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Fair Internet campaign aims to give performers a fair share of online revenues

Laura  Barnes
Fair Internet campaign aims to give performers a fair share of online revenues

Performers, musicians and music industry organisations are backing a new campaign calling for fairer treatment of performers in the digital world.

The Fair Internet campaign wants the European Parliament and European Union member states to ensure that performers receive a fair share of online revenues through an un-waivable remuneration right for digital uses of their work, collected from digital platforms that make the performances available on demand, and subject to mandatory collective management.

Earlier this month, key representatives of the Fair Internet campaign, which represents over 500,000 musicians, singers, actors and dancers in Europe, gathered for their yearly event in Brussels to take stock of the Commission’s draft Directive on Copyright with European Commission officials, Members of the European Parliament and Member States’ representatives.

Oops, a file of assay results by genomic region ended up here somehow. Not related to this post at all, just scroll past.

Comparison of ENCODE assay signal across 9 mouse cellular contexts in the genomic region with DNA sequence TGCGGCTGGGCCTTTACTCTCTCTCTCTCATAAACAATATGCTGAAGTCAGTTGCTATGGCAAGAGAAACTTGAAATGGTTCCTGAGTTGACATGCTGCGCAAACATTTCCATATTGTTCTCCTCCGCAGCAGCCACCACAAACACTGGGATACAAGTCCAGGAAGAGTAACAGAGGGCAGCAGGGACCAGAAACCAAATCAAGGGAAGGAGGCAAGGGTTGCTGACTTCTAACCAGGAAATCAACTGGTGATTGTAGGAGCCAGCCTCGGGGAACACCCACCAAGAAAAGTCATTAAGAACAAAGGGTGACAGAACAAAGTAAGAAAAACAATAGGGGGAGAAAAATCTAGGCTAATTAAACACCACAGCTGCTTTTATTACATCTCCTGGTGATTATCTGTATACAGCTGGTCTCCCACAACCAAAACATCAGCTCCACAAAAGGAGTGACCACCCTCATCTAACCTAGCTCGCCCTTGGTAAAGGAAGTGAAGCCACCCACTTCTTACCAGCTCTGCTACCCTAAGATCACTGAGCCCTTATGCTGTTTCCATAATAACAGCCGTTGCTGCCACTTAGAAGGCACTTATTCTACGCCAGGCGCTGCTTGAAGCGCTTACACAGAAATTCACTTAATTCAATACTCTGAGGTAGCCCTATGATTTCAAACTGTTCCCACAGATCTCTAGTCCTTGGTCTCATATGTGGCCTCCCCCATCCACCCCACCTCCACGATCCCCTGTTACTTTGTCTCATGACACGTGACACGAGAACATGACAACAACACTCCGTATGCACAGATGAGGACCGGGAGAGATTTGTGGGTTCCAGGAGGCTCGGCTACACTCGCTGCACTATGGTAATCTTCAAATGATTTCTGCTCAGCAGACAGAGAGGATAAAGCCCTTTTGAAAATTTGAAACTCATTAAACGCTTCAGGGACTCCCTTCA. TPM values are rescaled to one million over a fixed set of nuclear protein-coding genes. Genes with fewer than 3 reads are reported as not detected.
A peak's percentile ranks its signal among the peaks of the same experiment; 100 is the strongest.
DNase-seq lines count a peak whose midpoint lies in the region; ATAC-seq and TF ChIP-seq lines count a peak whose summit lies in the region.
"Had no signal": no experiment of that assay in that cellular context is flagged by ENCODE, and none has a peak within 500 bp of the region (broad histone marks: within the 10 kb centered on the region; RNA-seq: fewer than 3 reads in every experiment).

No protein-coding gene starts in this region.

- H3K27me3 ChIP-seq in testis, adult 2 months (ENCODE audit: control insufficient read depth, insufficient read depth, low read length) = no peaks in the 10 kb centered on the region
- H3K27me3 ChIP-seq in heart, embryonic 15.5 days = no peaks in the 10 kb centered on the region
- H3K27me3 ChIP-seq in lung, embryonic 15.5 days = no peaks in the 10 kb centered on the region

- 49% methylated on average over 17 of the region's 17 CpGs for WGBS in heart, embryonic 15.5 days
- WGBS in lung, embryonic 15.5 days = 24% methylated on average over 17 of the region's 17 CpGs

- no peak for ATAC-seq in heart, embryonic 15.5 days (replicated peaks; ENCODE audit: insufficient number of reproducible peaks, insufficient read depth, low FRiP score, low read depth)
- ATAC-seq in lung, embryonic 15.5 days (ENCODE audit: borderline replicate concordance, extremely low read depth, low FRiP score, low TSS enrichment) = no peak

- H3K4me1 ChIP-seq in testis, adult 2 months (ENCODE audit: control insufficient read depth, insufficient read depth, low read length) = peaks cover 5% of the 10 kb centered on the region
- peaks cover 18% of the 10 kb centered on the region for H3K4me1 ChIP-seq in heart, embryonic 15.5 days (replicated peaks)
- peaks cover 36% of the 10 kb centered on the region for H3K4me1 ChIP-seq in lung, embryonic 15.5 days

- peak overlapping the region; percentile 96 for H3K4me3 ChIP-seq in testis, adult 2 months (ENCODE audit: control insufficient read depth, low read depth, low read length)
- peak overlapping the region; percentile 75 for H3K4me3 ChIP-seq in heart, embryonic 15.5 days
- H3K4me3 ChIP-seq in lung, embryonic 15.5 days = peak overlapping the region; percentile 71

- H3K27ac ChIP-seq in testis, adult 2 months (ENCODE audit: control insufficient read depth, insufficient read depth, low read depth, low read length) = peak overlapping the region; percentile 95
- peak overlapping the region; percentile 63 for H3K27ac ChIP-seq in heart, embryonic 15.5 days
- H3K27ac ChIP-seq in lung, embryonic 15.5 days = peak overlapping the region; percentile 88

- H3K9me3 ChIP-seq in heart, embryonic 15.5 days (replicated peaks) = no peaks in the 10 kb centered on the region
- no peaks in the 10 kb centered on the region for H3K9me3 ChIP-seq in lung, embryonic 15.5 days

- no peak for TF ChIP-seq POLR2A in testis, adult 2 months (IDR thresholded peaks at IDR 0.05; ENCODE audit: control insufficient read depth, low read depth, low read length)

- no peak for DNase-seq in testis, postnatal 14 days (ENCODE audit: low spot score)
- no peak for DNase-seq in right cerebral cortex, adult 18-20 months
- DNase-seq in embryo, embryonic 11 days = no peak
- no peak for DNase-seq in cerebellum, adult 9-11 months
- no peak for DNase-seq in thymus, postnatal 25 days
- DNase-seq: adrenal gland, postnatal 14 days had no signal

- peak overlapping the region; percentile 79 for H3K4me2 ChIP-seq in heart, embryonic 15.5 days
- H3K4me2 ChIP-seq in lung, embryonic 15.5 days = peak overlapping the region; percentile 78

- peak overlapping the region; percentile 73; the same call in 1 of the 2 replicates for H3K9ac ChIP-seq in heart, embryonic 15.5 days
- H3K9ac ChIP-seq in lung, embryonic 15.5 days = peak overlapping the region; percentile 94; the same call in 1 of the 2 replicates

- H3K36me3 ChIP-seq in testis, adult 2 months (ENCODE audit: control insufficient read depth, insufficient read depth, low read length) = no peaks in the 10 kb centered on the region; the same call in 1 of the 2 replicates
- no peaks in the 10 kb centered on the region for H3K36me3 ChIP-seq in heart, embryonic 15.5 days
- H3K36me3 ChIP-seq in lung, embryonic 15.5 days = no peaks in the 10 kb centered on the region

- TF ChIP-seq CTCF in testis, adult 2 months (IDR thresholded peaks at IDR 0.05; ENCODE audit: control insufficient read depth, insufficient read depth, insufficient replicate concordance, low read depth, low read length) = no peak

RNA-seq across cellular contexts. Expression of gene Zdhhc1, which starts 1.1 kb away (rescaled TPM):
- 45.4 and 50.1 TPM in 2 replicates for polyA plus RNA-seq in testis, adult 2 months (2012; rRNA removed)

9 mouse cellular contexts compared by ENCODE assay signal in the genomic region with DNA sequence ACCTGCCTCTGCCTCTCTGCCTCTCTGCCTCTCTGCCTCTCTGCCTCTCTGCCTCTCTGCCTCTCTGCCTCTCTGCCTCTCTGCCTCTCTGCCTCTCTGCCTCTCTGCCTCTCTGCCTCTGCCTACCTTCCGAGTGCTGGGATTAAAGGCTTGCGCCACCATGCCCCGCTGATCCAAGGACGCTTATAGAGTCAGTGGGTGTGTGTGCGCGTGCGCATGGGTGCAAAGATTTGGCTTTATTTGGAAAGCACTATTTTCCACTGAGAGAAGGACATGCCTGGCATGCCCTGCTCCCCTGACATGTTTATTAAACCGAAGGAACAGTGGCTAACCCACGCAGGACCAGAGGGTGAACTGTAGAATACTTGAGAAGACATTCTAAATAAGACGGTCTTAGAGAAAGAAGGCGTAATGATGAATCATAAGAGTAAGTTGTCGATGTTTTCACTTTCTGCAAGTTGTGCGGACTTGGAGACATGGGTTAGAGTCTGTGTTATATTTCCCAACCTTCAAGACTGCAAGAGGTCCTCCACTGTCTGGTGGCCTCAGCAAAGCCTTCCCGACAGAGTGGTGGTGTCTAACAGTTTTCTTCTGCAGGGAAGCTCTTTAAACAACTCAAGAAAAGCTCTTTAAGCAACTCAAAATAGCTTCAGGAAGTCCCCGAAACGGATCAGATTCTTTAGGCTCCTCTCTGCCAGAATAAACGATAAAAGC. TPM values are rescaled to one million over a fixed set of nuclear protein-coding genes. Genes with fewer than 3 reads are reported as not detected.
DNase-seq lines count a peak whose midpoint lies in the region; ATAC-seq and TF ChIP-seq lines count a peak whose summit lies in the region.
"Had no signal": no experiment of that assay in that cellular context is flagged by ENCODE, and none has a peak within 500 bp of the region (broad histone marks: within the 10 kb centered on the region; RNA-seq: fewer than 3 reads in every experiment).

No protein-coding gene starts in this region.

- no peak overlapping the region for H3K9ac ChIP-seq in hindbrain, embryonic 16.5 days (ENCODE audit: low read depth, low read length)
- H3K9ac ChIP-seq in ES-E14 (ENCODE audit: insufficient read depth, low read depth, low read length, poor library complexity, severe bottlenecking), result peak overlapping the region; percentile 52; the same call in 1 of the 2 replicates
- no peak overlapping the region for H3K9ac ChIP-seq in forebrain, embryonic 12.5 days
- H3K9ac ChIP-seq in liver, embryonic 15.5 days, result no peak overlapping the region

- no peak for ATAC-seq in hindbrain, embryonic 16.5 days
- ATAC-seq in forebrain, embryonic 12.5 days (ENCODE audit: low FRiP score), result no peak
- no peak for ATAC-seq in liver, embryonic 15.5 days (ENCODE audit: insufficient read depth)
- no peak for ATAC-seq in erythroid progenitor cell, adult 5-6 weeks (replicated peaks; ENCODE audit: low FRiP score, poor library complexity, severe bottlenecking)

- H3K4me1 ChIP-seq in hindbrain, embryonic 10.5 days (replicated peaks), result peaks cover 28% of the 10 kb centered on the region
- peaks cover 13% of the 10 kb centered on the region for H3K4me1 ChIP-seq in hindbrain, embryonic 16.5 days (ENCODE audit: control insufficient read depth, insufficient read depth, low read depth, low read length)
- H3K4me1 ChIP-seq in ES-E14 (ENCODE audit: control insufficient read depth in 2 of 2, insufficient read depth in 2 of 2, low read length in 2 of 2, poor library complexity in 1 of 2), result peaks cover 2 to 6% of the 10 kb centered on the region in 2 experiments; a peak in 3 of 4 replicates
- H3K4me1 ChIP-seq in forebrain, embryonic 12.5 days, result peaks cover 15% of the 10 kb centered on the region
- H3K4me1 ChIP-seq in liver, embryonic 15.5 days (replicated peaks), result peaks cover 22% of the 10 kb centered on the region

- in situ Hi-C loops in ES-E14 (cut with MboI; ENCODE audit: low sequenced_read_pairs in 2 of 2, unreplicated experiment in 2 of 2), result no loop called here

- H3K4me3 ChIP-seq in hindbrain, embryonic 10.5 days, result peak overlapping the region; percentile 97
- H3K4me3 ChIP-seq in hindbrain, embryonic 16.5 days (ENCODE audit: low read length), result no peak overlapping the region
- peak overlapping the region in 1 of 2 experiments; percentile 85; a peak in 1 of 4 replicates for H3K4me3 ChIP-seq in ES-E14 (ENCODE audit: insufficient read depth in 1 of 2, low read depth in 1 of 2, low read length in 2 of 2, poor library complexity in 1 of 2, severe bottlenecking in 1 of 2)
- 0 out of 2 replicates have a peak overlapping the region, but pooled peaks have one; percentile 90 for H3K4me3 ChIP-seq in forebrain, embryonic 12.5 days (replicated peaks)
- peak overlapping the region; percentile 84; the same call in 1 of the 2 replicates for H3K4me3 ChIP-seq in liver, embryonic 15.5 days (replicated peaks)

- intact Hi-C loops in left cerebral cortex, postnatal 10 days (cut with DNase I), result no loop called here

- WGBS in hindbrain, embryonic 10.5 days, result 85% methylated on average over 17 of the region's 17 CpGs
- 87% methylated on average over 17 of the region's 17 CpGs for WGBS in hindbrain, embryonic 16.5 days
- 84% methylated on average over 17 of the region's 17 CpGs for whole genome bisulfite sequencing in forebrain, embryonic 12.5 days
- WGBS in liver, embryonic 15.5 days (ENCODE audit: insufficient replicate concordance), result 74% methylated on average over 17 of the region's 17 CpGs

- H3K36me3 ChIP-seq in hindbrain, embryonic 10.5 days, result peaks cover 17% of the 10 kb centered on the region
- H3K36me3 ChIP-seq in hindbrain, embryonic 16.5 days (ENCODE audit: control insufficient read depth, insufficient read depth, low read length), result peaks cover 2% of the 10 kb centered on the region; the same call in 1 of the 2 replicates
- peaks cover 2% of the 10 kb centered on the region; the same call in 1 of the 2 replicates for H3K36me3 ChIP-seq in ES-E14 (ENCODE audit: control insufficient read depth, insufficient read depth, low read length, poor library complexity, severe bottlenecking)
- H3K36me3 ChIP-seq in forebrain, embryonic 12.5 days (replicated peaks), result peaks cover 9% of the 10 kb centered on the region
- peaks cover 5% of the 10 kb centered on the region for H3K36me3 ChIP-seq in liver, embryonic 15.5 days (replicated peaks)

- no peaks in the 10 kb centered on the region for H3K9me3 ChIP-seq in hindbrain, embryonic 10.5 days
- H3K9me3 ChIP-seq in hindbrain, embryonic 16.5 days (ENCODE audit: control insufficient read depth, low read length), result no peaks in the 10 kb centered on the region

The fair remuneration of performers from on-demand services such as iTunes, Netflix and Spotify, was at the heart of the discussion with unanimous support from performers for the European Parliament and Member States to make key changes to the current draft Directive.
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Xavier Blanc, Secretary General of AEPO-ARTIS, partner of the Fair Internet campaign said: “The European Parliament and Member States have a once in a life time opportunity to ensure hundred thousands of performers across Europe receive a fair share from on demand services.

“If unchanged, most performers in Europe will continue to be excluded from a thriving digital market receiving merely a symbolic fee for all types of exploitation of their performances and no additional payment for making their work available for on-demand services.”

Swedish artist Katarina Henryson, singer and founding member of the Real Group, added: “Musicians, singers, actors, dancers, are at the heart of creation. With more and more on-demand services being developed, performers, like me, rely on their rights to earn a living. Sadly, most of us do not get a fair share for the actual use of our performances via download and streaming services.

“European legislators have been sympathetic to the cause of artists. They now need to translate their words into action and introduce in the draft Directive on Copyright a right to remuneration for performers payable by on demand services and collected by performers’ collective management organisations.”

The Musician’s Union has also posted information about the campaign on its site, linking to the video below, which details why the current model is unfair to performers:

Tags: mu , musician's union , Fair Internet campaign

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